Blood Orange Olive Oil Cake with Candied Pistachios
(makes one 9”x5” loaf)For the cake
3 blood oranges
½ cup whole milk
½ cup good quality extra virgin olive oil
2 large eggs
½ cup turbinado sugar
½ cup granulated sugar
1½ cups all-purpose flour
½ teaspoon baking soda
½ teaspoon baking powder
¼ teaspoon sea salt
For the topping (optional)
2/3 cup granulated sugar
¾ cup shelled raw pistachios, preferably Sicilian, Turkish, or Iranian (California pistachios aren’t quite as green or flavorful)
Make the cakePreheat oven to 325 degrees F. Grease and flour a 9” × 5” loaf pan with a little bit of olive oil and flour and set aside.
Finely grate the zest of two oranges and set aside. [Note: zest the third orange into a separate bowl and save the zest for another use.]
Supreme two oranges and cut each segment in half, reserving the pieces in a small bowl. [This is a good tutorial on how to supreme citrus fruits. The note about doing this over a large bowl is a good one – you won’t lose a single drop of the juice this way.] Squeeze as much juice as possible out of the remaining orange membranes into the large bowl.
Cut the remaining orange in half and juice it over the large bowl. Pour all of the juice into a glass measuring cup – you should have a little more than ¼ cup. Add whole milk to make ¾ cup of liquid and whisk to combine. Add the olive oil and whisk well to combine.
Add the sugar and zest to a medium bowl and use your fingertips to rub the zest with the sugar - this will release more of the oils and will make the most of your zest.
If using a large measuring cup, add the eggs and sugar-zest mixture and whisk well to combine. If you’re using a small measuring cup, transfer the juice mixture back to the original bowl before adding the eggs and sugar-zest mixture.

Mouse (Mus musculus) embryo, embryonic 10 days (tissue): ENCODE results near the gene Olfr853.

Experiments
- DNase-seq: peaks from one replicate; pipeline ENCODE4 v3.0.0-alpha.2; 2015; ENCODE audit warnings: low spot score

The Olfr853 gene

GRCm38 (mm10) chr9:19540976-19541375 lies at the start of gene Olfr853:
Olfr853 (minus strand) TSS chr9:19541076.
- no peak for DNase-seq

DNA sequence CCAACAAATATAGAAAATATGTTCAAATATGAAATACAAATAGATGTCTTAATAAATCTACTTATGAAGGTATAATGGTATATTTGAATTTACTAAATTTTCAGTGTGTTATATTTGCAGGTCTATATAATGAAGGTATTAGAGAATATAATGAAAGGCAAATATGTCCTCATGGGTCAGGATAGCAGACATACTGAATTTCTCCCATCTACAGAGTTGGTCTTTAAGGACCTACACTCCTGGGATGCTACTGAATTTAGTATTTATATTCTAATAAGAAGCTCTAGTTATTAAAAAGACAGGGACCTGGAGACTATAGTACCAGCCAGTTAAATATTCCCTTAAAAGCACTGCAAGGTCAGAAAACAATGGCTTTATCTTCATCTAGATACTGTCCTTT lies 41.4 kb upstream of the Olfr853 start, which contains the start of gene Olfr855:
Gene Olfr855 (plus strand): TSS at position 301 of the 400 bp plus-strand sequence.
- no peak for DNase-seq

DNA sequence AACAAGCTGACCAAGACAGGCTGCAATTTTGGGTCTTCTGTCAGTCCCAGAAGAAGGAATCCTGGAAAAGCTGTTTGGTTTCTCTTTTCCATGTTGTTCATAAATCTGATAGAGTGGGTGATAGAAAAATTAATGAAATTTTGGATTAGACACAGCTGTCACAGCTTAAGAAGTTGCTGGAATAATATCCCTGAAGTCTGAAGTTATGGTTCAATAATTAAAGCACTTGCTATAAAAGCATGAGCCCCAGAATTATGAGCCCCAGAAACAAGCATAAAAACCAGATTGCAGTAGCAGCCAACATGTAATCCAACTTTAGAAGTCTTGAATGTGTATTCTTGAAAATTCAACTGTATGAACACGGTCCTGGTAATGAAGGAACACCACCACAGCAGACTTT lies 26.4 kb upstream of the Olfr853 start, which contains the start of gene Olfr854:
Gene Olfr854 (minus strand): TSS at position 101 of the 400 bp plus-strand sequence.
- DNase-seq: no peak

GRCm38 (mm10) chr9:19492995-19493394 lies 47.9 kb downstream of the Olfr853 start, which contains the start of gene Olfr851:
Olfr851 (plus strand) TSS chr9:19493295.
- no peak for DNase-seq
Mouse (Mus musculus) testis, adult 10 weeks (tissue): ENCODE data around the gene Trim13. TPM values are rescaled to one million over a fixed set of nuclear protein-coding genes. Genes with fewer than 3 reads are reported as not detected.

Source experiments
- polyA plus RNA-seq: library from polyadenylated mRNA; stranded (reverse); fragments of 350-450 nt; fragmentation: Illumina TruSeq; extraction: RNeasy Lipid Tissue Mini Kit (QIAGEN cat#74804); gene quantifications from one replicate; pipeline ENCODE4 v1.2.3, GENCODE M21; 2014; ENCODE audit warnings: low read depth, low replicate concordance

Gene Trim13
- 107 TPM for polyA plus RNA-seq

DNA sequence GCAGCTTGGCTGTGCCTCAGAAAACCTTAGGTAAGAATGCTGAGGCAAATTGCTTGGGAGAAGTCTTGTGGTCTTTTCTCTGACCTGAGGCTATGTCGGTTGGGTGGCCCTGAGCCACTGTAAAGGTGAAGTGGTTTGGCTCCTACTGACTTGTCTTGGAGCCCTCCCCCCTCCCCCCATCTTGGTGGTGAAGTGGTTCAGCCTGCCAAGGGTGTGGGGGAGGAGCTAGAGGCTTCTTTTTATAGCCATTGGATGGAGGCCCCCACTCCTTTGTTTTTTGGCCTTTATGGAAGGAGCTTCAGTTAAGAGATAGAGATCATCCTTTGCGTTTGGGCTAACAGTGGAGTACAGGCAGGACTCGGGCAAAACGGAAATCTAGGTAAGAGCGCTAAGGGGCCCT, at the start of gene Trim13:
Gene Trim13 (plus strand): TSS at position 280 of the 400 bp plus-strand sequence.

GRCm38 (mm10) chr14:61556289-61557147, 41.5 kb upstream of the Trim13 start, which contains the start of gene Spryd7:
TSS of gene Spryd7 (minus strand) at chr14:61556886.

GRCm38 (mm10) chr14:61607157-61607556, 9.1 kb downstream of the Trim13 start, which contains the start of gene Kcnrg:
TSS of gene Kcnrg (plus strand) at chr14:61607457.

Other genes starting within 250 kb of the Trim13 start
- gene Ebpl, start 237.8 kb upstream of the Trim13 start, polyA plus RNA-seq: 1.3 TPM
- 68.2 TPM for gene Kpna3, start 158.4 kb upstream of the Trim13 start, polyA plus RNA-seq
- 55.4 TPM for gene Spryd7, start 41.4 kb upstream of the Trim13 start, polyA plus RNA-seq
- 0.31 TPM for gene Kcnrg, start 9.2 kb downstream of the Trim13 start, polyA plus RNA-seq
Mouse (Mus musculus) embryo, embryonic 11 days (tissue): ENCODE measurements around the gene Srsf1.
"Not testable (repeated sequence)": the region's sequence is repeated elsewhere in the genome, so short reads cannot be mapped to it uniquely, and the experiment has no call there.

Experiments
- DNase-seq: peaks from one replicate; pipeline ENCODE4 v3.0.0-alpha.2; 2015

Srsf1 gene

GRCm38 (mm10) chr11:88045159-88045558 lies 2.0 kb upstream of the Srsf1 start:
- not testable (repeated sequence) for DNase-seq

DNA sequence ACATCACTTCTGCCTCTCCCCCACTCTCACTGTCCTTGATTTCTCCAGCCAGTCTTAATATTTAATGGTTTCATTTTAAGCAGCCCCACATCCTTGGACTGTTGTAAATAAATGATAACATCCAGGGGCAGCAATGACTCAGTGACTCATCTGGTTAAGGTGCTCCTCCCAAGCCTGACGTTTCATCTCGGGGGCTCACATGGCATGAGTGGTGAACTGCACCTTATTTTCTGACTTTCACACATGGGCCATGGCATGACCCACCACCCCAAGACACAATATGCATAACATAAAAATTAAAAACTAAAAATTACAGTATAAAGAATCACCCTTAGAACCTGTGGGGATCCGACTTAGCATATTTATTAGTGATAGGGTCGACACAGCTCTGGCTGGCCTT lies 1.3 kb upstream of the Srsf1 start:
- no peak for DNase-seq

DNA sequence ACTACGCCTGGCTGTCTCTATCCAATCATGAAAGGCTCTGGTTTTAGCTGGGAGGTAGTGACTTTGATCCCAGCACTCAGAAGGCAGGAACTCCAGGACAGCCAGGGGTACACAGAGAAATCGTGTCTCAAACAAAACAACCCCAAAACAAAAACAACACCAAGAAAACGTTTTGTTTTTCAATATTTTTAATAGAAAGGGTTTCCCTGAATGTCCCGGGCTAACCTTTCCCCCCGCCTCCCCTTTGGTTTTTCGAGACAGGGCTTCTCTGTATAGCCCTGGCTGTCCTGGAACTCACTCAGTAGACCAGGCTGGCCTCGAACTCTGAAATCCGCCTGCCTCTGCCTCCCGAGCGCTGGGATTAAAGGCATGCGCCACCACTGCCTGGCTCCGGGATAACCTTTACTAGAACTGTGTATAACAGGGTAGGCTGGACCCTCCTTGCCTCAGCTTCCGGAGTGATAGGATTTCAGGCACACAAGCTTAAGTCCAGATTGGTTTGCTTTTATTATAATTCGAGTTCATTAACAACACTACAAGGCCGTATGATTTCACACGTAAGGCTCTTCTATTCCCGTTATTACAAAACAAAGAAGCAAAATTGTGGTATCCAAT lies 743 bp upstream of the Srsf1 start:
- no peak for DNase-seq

Add the flour, baking soda, baking powder, and salt to a large bowl and whisk to combine. Pour in the wet ingredients and whisk until all the flour is incorporated and the batter is smooth. Gently fold in the orange segments. Transfer the batter to the prepared pan and bake until a toothpick inserted in the center comes out clean, about 65 minutes.
Cool the cake in the pan on a wire rack. Remove the cake from the pan after 20 minutes and cool completely on the rack.
Put the sugar in a small heavy saucepan set over medium heat. Cook until the sugar is dissolved and has turned a medium amber color, about 5 minutes. While the sugar is heating, toast the pistachios by spreading them in a single layer on a large plate and microwaving on high power for 1 minute. [Alternately, you can toast the pistachios in the oven after the cake is done – toast at 325 for about 5 minutes, just until the nuts are fragrant.]
When the sugar is ready, remove the pan from the heat, stir in the pistachios, pour the mixture over the cake, and spread with a silicone spatula. You will need to work quickly otherwise the sugar will set. Let the cake rest for at least 20 minutes before serving. [Note: the pistachios will be very crisp the first day within a few days, they will soften up from the moisture from the cake – they still taste great and the cake is actually easier to cut.]